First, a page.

Benefits – until this Budget kicks in – are increased by CPI but low income households have higher inflation than high income households.
Benefit increases do not survive National Governments. The associated rise in benefits from the GST introduction were unwound by the benefit cuts in 1992 and more recently benefits were eroded through changes to the administration by WINZ.
And even Andrea witnessed the changed behaviour of WINZ as she was in receipt of the Child Disability Allowance from 2007 to 2012. She went from having a super helpful empathetic case manager to having the allowance stopped when they lost her paperwork.
If anyone wants to argue instead that the last government increased benefits – bring it on – because if that is how Andrea was treated by them just imagine how WINZ behaved to people who weren’t senior public servants.
So we are recommending no change here unless there was some way of making it progressive.
Inheritance tax on all estates over $500,000
Andrea might be fixated with taxing people when they are alive but all this means is that the huge untaxed gains that have been earned get to be passed on to the next generation. And yes that might be some of us but anything to reduce the wealth inequality in New Zealand has to be considered.
We take Andrea’s point about this also applying to death of settlors (and maybe beneficiaries) but all estates over $500,000 will be taxed at the GST rate as it is inherently deferred consumption.
Make the personal tax scale more progressive
When Andrea started work in 1985 – as an almost grad – she earned $15,000 and paid $5,000 of that in tax. That is an average tax rate of 33% and probably a marginal tax rate of something like 45%.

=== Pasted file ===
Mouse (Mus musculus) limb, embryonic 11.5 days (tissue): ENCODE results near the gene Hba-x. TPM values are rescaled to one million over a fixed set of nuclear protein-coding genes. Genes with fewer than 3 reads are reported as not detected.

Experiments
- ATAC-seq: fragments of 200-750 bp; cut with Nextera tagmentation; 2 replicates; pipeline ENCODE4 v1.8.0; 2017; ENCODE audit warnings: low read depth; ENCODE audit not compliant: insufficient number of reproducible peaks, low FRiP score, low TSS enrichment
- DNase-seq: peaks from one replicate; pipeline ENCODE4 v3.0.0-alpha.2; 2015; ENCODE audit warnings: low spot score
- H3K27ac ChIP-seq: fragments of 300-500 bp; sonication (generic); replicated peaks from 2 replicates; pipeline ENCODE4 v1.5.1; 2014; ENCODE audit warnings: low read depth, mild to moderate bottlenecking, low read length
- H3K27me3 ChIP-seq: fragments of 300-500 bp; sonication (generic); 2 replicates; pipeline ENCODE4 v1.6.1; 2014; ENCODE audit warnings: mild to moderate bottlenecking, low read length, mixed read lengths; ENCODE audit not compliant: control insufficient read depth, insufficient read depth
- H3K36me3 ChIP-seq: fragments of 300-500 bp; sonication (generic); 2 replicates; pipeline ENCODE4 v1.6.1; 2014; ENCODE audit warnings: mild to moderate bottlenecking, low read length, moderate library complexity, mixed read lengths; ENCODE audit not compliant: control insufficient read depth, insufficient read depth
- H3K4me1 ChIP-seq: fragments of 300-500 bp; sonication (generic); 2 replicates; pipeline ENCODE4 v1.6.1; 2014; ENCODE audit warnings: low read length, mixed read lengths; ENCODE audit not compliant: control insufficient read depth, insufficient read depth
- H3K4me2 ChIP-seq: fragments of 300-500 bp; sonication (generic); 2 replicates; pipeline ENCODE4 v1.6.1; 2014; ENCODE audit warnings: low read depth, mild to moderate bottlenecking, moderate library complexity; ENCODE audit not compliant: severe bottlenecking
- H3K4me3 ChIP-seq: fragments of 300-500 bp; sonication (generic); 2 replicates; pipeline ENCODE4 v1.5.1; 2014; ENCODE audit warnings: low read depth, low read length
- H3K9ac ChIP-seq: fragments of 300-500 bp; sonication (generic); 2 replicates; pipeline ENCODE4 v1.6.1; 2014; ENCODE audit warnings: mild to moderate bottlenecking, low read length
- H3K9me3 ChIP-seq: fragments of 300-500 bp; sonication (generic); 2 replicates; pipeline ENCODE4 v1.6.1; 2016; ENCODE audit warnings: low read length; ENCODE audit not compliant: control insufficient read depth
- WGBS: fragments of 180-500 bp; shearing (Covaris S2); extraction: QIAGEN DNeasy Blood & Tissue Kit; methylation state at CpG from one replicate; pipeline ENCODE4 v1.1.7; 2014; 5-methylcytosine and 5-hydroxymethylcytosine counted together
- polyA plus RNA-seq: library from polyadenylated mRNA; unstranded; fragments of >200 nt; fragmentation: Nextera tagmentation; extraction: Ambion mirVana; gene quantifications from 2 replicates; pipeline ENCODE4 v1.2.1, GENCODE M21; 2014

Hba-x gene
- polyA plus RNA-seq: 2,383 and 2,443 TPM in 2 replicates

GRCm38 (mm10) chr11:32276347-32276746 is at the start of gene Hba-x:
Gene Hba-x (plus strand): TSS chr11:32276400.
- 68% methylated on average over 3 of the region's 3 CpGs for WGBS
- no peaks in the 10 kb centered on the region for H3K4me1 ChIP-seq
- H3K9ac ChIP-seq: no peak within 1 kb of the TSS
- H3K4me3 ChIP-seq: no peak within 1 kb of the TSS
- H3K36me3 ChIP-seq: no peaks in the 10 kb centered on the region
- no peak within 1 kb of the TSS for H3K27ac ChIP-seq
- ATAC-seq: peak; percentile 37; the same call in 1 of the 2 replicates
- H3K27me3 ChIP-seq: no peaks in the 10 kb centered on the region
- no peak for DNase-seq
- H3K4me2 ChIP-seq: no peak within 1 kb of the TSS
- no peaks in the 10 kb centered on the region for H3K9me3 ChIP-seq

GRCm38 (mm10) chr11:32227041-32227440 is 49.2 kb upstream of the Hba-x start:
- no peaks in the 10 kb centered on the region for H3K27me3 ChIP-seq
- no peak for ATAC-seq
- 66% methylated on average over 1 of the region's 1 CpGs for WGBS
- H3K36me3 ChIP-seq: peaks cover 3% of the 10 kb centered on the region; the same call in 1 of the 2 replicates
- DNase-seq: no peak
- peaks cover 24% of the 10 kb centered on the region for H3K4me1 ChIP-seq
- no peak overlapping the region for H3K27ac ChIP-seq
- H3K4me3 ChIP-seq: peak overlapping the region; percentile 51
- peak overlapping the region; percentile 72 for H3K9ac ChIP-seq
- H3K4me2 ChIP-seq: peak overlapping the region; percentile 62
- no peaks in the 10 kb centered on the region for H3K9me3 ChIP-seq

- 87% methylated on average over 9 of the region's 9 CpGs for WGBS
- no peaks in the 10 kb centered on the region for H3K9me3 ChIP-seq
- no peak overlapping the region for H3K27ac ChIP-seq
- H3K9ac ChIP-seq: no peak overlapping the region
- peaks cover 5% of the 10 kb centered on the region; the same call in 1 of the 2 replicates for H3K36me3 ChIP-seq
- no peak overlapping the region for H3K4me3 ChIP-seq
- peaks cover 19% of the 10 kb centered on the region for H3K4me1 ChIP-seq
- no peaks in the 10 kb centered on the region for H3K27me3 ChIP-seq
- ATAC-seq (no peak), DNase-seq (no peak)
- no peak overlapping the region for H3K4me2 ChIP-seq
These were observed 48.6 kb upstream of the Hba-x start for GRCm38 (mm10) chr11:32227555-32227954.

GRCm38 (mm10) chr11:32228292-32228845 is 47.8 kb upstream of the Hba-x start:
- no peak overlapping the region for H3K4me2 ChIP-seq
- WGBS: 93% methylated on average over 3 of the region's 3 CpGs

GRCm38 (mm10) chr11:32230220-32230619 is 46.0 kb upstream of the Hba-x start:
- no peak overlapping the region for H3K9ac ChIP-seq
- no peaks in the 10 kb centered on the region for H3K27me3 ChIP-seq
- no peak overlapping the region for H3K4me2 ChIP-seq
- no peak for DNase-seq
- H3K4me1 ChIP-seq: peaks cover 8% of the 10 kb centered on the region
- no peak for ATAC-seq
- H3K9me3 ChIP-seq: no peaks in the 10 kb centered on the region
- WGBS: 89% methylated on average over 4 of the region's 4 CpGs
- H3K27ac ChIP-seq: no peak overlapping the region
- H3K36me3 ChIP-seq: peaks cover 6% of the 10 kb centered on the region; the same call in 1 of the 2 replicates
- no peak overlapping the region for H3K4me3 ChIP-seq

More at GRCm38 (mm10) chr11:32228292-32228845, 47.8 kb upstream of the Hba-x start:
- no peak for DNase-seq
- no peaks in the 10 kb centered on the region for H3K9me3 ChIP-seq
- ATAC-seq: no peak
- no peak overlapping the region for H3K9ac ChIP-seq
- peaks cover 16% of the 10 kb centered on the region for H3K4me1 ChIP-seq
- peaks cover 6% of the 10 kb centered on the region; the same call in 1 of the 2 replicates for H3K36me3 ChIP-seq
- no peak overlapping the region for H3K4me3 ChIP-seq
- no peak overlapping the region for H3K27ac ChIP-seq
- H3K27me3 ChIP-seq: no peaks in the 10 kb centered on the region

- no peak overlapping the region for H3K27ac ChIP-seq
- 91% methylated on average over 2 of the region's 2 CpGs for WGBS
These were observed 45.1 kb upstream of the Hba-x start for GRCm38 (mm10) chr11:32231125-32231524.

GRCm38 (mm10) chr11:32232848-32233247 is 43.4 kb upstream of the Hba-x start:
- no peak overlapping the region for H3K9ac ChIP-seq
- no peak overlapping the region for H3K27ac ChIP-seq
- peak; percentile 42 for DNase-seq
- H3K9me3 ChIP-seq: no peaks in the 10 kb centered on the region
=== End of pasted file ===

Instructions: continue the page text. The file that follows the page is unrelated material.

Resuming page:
She had no student loan because University was free. In fact she also got a bursary of about $700 three times a year. There was no GST.
Grads in 2019 start on about $50,000. Income tax is about $9,000. This is an average tax rate of about 18% and a marginal tax rate of 30%. Student loan repayments are 12% and GST is probably about 10% allowing for rent and savings. This gives a marginal tax rate of 52% which will then climb to 55% if they ever get a well paying job. So 10% higher tax than 1985 on pretty middling incomes.
We get that including student loans might upset Andrea’s tax friends but we are also guessing none of those people have 12% of their earnings going to Inland Revenue every pay day.
Team if it looks like a duck and quakes like a duck….
In fairness we also know her father in 1985 had a marginal tax rate of 66% although he got deductions for life insurance and ‘work related’ expenses. Now parents top out at 33% plus say 10% for GST – 43%.
We guess then parents should pay more but 1) not everyone has middle class parents 2) declining labour share of GDP and the ones who can are already helping us and that is a recipe for entrenched privilege.
So our policy proposal is:
2) Extend the bottom tax rate of 10.5% to $40,000
3) Increase the next tax rate to 25% from $40,000 to $70,000
4) Bring in a new threshold of 40% at $100,000
Or something like that.
The bottom threshold needs extending to include anyone who can still receive any sort of welfare benefit while also earning income. That reduction in tax then needs to be clawed back for higher earners and really high earners just need to pay more.
Emissions trading scheme
And please if there isn’t going to be any sensible carbon tax or any environmental taxes could we at least put a proper price on carbon in the Emissions Trading Scheme.
It is only human life on this planet we are talking about.
We think that is it for us. Andrea and her Gen X biases will be back next week.
Young friends of Andrea
This article is a re-post from here. It is used with permission.